The manuscript contains transcriptions of the four Gospels, lavishly illustrated and ornamented. It is the most elaborate manuscript of its kind to survive from the early Middle Ages and most Celtic iconography derives its inspiration from its pages.

The scribes and artists who created the Book were Columban monks who lived in a monastery on the remote island of Iona, off the west coast of Scotland. The monastery was founded late in the sixth century by an Irish monk, St Colm Cille.

At the time the book was produced, Irish monks were renowned throughout the rest of Europe for their work as scribes and illustrators. These Irish monks practiced a monastic life but participated in the sacraments of the Church including the Blessed Sacrament as well as the Sacrament of Reconciliation. Interestingly, when missionaries from the continent came to Ireland, private confession was taken back to the rest of the Catholic Church and was instituted by Rome as the way to receive the sacrament. Prior to this confession and reconciliation was a public affair and the penitents had to confess their sins in front of the entire Church and the penance given often tooks months to perform! (Ouch!) Remembering of course, doing penance is not for the forgiveness of sins, only Jesus can forgive sins through the priest. Penance is making restitution for the temporal consequences of your sin, but I digress.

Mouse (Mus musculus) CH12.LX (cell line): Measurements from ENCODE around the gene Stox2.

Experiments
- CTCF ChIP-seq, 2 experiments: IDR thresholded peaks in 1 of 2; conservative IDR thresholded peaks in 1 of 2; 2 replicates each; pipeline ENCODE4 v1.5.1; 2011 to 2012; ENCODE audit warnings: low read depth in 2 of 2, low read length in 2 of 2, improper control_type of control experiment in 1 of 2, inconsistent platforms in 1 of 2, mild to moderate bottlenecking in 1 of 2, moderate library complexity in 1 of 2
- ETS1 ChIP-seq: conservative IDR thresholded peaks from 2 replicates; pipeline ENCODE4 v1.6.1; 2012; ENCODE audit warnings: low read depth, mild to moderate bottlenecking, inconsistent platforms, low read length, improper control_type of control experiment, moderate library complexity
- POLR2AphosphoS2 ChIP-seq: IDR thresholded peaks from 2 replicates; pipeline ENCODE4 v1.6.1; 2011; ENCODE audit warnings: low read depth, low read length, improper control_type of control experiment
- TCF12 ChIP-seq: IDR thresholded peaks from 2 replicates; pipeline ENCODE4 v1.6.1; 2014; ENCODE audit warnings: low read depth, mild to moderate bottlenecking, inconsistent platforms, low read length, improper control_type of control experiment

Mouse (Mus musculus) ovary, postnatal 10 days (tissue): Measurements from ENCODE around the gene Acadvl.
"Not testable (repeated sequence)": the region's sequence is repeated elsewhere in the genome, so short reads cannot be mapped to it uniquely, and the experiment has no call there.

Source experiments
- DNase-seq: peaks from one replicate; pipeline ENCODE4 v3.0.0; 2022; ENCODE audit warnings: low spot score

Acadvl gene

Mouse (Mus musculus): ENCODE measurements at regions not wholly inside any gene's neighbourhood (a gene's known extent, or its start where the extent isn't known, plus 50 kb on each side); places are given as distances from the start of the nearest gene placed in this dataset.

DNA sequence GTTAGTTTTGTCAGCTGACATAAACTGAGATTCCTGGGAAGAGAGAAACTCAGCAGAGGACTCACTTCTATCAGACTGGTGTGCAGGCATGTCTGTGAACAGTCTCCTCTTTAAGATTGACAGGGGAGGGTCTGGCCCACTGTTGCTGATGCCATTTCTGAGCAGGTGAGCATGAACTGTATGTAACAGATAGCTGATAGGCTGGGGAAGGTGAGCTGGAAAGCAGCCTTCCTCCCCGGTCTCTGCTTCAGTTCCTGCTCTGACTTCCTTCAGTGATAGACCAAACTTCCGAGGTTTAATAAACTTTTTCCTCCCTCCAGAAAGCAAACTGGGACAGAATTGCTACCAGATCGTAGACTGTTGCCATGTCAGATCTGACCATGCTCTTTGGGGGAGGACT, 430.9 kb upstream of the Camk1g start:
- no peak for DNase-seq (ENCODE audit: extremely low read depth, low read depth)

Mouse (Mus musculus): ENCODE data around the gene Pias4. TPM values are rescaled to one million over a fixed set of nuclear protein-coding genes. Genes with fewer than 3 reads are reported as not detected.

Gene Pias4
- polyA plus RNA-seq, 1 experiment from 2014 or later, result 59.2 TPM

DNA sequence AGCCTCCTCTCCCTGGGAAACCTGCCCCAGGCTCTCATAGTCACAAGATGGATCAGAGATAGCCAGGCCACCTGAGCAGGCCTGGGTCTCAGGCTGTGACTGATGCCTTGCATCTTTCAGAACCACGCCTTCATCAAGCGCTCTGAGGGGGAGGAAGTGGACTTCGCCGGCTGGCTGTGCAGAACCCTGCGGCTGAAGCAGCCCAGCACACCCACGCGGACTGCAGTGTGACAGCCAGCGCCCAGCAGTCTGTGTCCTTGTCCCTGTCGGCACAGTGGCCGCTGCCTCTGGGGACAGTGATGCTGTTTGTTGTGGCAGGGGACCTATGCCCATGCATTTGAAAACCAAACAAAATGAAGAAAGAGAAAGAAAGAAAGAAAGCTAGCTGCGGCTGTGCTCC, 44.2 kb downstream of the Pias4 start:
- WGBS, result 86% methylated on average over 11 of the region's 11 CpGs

My main point was that Celtic Christianity was thoroughly Catholic in doctrine though there were definitely some variances which the Church corrected (See my last post)
The photo above is from the Book of Kells. Needless to say, they understood the role of Mary in salvation history. So the next time you hear the plaintive wail of the Northumbrian pipes and your heart waxes warm towards those good old days of Celtic Christianity, remember it was always smells (incense), bells (rung during the Consecration), and the Book of Kells (Gospels)!


Blogger NotMyOpinion30 said...

I, like alot of people who have visted Ireland, have seen the Book of Kells. It's in Trinity College, Dublin.

It amazes me how quickly Catholicism spread throughout the world, despite the persecutions of the Romans and the Jews and the attacks of the territorial attacks of the barbarians. It is so well documented.